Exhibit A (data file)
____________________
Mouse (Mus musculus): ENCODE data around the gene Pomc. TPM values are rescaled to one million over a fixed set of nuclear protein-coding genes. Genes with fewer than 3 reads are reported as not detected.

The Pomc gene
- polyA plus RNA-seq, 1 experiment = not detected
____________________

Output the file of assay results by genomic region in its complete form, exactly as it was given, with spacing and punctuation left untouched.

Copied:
Mouse (Mus musculus): ENCODE data around the gene Pomc. TPM values are rescaled to one million over a fixed set of nuclear protein-coding genes. Genes with fewer than 3 reads are reported as not detected.

The Pomc gene
- polyA plus RNA-seq, 1 experiment = not detected